The Rolex Explorer II 16570 boasts black outlines around the Polar dials’ details, enabling them to stand out against the white dial. The case of the 16570 measures 40mm. It has a thickness of 12.2mm, which, despite its heftiness, is still a comfortable fit for a slender wrist. The fact that the 16570 is ideally sized means it’s suitable for all sorts of outdoor challenges, be that mountain climbing, caving, polar exploration, or traveling.
Before 2006 the Explorer II 16570 was powered by the Calibre 3185. Post-2006, you’ll find the watches beat to the rhythm of the updated Calibre 3186. Both sturdy movements offer a 48-hour power reserve, but the new hairspring on the 3186 promised a smoother overall performance, reducing any wobble from the GMT hand. The luminescence of the 16570 also underwent an overhaul during the mid-2000s, changing from Tritium to LumiNova and then to Super-LumiNova.
Let’s take a look at the features of the Rolex Explorer II ref 16570:
Years of production: 1989 – 2011
Case Size: 40mm Oystersteel
Water Resistance: 100 meters
Dial: Black or white
GMT Hand: Thin red
Movement: 3185/3186; with dual time and date
Lume: Tritium/LumiNova/Super-LumiNova (glows green)
Bracelet/Clasp: Hollow center links; Fliplock clasp
2011 marked the 40th anniversary of the Explorer II, and so the model ref 216570 was created. Its most noticeable difference was its larger case size of 42mm, giving the timepiece an overall bulkier and robust feel. Broader hands and bigger indexes were also introduced onto the dial and more pronounced markings on the bezel.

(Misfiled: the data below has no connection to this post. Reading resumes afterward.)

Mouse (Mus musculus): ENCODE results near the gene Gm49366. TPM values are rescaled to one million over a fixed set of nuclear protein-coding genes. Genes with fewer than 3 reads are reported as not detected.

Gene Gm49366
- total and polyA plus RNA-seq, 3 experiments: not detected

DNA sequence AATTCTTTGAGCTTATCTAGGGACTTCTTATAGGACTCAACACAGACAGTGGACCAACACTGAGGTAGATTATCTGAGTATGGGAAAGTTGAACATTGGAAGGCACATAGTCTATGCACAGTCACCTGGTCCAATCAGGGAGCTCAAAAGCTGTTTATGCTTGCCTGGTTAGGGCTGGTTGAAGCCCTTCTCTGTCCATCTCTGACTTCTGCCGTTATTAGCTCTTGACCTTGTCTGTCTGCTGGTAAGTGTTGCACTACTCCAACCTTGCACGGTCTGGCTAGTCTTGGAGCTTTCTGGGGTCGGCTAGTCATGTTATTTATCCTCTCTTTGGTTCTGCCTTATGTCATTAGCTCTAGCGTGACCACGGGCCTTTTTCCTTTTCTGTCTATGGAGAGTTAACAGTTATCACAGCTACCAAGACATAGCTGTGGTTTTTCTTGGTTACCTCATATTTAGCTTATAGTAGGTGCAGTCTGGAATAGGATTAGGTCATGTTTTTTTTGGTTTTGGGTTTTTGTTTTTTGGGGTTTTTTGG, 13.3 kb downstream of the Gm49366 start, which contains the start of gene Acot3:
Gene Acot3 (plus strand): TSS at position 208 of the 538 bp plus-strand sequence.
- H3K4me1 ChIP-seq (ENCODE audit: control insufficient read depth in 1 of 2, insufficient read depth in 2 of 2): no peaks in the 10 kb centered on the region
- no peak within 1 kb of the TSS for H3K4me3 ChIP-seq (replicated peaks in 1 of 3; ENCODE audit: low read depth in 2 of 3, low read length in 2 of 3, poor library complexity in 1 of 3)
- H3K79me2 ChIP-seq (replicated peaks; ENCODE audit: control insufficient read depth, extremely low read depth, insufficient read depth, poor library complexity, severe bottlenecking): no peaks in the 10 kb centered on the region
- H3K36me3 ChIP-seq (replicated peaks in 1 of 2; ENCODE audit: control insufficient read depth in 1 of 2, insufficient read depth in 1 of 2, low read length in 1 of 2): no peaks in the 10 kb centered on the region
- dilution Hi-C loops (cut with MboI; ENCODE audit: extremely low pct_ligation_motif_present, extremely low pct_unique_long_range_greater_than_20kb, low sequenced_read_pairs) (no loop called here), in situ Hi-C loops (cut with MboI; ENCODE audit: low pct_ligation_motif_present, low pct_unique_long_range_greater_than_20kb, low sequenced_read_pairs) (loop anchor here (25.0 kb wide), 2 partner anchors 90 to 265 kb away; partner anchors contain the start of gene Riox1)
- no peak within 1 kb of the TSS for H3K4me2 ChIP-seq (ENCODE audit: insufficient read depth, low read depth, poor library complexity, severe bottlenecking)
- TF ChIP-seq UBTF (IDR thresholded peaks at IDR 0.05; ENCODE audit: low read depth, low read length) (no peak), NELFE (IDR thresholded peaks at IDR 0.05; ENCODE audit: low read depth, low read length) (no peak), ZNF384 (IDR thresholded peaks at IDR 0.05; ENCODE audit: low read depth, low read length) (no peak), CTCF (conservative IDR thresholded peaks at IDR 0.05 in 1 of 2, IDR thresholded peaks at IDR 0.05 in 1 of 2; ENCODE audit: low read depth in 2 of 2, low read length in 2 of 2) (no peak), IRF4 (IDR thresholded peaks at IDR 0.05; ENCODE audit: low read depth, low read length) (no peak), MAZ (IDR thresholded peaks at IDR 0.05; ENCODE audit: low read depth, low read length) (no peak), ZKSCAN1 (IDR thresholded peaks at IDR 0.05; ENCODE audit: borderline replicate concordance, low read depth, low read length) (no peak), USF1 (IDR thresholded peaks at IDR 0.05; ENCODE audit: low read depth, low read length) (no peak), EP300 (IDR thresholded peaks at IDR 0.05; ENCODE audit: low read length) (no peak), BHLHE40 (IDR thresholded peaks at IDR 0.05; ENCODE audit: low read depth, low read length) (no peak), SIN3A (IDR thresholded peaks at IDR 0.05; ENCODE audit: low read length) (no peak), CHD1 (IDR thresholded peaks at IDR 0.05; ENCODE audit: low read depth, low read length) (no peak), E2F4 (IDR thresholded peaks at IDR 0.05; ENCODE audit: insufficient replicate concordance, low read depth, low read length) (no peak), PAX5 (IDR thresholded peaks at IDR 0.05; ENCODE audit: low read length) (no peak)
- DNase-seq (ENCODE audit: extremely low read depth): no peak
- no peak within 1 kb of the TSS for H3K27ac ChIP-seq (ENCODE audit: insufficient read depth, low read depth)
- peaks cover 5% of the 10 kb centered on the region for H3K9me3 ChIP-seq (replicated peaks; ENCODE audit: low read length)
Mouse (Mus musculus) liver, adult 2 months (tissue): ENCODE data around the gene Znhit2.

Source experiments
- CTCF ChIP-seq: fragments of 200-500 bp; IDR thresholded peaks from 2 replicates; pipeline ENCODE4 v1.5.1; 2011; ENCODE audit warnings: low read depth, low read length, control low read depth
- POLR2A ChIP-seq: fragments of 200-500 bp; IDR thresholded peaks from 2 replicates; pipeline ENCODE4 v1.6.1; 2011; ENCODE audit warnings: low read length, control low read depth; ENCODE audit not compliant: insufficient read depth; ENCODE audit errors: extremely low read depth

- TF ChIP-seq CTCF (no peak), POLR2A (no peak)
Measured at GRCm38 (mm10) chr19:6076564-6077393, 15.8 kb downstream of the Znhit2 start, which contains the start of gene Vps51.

The dial returned to the orange-coated 24-hour hand, along with a much more dramatic blue glow from the watch’s Chromalight details on the dial, further enhancing legibility during night time hours.
The Oystersteel bracelet integrated into the case of the Rolex Explorer II 216570 featured solid center links with a folding Oysterlock safety clasp and an Easylink 5mm comfort extension system. This feature replaced the classic Fliplock clasp of the 16570 model.
The in-house made Calibre 3187, this time, featured a Parachrom hairspring but also Paraflex shock absorbers for even greater resistance to the knocks and bumps associated with extreme adventuring. To sum up, the Rolex Explorer II 216570 was bigger and bolder than the 16570, with a more readable dial, a smoother, sturdier movement, and a more robust Oystersteel bracelet.
Let’s look at some of the neat qualities of the Rolex Explorer II ref: 216570:
Years of production: 2011 – Present
Case Size: 42mm Oystersteel
Water Resistance: 100 meters
Dial: Black or White
GMT Hand: Fat; Orange
Movement: Calibre 3187 featuring a dual time and date. 48-hour power reserve.
Bracelet/Clasp: Solid center links; an Easylink extension and a Oysterlock safety clasp
Since its introduction, there have only ever been four models created for the Explorer II range. Although different in many ways, these sporty stainless steel models offer the wearer a solid set of qualities for extreme exploration, venturing, and traveling. They both include stainless steel Oyster cases and Oyster bracelets, the option of black or white dials, and dual time functionality.
The decision to make when weighing up both models, however, is whether those modifications to the movement, along with a larger case sizing, are more important to you than a collectible design from Rolex’s historical catalog.